Utilizing Distributed Temperature Sensors in Predicting Flow Rates in Multilateral Wells
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The new advancement in well monitoring tools have increased the amount of data that could be retrieved with great accuracy. Downhole pressure and temperature could be precisely determined now by using modern instruments. The new challenge that we are facing today is to maximize the benefits of the large amount of data that is being provided by these tools and thus justify the investment of more capital in such gadgets. One of these benefits is to utilize the continuous stream of temperature and pressure data to determine the flow rate in real time out of a multilateral well. Temperature and pressure changes are harder to predict in horizontal laterals compared with vertical wells because of the lack of variation in elevation and geothermal gradient. Thus the need of accurate and high precision gauges becomes critical. The trade-off of high resolution sensors is the related cost and resulting complication in modeling. Interpreting measured data at real-time to a downhole flow profile in multilateral and horizontal wells for production optimization is another challenge. In this study, a theoretical model is developed to predict temperature and pressure in trilateral wells based on given flow conditions. The model is used as a forward engine in the study and inversion procedure is then added to interpret the data to flow profiles. The forward model starts from an assumed well flow pressure in a specified reservoir with a defined well structure. Pressure, temperature and flow rate in the well system are calculated in the motherbore and in the laterals. These predicted temperature and pressure profiles provide the connection between the flow conditions and the temperature and pressure behavior. Then we use an inverse model to interpret the flow rate profiles from the temperature and pressure data measured by the downhole sensors. A gradient-based inversion algorithm is used in this work, which is fast and applicable for real-time monitoring of production performance. In the inverse model, the flow profile is calculated until the one that generates the matching temperature and pressure profiles in the well is identified. The production distribution from each lateral is determined based on this approach. At the end of the study, the results showed that we were able to successfully predict flow rates in the field within 10% of the actual rate. We then used the model to optimize completion design in the field. In conclusion, we were able to build a dependable model capable of predicting flow rates in trilateral wells using pressure and temperature data provided by downhole sensors.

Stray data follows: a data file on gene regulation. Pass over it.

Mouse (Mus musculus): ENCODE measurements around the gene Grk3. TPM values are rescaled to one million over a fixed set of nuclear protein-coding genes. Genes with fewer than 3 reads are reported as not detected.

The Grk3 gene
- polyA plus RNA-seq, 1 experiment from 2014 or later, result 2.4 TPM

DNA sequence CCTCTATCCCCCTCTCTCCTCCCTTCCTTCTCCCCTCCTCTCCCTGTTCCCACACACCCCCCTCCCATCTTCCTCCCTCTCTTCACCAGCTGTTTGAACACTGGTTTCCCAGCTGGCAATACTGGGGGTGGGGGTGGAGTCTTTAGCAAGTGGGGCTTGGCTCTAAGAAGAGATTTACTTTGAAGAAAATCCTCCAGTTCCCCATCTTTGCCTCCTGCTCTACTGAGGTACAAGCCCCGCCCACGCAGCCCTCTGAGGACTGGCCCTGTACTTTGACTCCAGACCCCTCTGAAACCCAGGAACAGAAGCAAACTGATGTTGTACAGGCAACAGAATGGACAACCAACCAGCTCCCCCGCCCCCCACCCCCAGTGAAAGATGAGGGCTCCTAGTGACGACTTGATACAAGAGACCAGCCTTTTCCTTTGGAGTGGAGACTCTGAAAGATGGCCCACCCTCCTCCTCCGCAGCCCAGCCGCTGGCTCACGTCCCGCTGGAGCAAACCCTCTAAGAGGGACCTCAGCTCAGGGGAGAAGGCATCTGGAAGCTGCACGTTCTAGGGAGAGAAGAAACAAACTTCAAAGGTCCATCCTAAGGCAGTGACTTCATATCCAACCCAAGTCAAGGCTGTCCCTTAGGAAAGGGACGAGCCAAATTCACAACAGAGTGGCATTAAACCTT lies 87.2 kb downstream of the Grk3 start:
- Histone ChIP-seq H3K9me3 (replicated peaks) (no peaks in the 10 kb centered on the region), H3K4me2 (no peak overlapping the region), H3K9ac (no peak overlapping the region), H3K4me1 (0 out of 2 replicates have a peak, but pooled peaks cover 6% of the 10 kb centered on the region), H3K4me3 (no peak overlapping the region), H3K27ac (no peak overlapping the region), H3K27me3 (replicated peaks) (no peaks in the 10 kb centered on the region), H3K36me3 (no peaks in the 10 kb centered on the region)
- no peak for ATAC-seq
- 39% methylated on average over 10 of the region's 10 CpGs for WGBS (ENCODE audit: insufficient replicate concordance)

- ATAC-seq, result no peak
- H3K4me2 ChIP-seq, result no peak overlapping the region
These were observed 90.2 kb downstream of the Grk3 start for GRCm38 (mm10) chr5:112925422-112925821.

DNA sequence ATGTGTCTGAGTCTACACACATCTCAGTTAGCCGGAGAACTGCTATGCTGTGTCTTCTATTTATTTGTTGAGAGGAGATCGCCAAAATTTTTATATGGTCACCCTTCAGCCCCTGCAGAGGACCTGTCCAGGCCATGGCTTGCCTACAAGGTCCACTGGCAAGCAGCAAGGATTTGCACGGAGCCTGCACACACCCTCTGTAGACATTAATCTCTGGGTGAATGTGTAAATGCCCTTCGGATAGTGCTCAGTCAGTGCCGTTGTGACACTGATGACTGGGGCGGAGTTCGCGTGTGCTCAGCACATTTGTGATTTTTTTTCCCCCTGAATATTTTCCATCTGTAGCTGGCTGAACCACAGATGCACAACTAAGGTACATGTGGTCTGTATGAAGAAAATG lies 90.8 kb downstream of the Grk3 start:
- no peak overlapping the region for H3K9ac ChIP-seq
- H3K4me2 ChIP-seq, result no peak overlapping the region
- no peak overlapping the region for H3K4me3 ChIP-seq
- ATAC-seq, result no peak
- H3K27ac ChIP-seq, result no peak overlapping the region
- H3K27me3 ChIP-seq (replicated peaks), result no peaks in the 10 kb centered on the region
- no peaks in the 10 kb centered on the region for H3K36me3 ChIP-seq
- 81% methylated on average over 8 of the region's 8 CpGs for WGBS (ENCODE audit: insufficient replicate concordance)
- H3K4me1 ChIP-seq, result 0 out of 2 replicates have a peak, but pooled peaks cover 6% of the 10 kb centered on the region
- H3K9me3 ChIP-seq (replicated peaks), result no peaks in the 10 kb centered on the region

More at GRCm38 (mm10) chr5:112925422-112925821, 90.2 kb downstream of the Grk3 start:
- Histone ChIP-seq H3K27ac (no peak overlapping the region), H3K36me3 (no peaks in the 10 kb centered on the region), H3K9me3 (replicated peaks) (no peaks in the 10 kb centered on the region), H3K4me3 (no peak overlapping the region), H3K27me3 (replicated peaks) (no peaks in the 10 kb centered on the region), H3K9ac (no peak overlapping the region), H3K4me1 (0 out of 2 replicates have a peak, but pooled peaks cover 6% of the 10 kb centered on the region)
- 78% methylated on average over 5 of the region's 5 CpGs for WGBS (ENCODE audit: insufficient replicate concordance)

Al Mulla, Jassim Mohammed A. (2012). Utilizing Distributed Temperature Sensors in Predicting Flow Rates in Multilateral Wells. Doctoral dissertation, Texas A&M University. Available electronically from